There are two kinds of people for whom their voice is their career. There are professional voice users, like teachers, telephone operators, and public speakers. And then there are elite voice users, like singers; people for whom a reduction in voice quality can alter the course of their career. Voice loss gets in the way of auditions and forces the singer to call out of their performances. So how many shows are they missing?
Drew Gehling (yes THAT Drew Gehling… like from On a Clear Day You Can See Forever, and Jersey Boys, and Waitress, and just finished playing the titular role in Dave at Arena Stage) co-authored a paper, Backstage at Broadway: a Demographic Study, with a team at the NYU Voice Center using data from the casts of 7 different Broadway shows. He not only examined key voice hygiene habits but he also looked at how often singers are missing shows due to voice injury. On average, these singers miss 2.3 shows per year. The number of days missed did differ by gender and by the size of the role. Principal women reported missing 4.7 days per year due to voice issues as compared with 2.3 days for ensemble women. Principal men, on the other hand, missed 2.5 days per year as compared with 1.7 for male ensemble members. I also want to point out, however, that even though leading ladies are missing more shows because of their voice, they also reported the lowest prevalence of voice disorder, with only 18.2% of these performers saying they had ever had a diagnosis of voice disorder. On the other hand, 31.8% of male leads did, 30.2% of female ensemble did, and 22.4% of male ensemble did. You have to wonder… maybe admitting that doing a show is too much is what keeps voice issues from getting worse than they are. My point is, when you’re losing your voice, take it seriously. An ounce of prevention is worth a pound of cure.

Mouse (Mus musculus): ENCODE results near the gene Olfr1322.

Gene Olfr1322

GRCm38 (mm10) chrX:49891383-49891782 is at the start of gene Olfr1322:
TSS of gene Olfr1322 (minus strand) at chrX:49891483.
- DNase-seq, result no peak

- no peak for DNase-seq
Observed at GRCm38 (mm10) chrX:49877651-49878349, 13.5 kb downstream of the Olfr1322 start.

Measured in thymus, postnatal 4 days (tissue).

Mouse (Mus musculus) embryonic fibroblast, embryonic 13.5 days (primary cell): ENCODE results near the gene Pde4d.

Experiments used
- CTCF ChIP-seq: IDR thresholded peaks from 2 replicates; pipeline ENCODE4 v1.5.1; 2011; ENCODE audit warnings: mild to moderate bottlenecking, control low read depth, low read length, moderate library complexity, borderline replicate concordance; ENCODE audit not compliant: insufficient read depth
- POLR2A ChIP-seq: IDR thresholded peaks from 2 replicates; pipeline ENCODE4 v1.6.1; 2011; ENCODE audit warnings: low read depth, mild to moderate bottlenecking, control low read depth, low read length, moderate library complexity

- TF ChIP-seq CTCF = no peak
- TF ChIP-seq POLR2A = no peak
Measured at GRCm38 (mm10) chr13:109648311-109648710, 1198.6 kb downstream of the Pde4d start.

Have you ever called out of a show because of your voice? How did you know it was time?
Gehling, D., Sridharan, S., Fritz, M., Friedmann, D.R., Fang, Y., Amin, M.R., Branski, R.C. (2014). Backstage at Broadway: a demographic study. Journal of Voice 28, pp 311-5.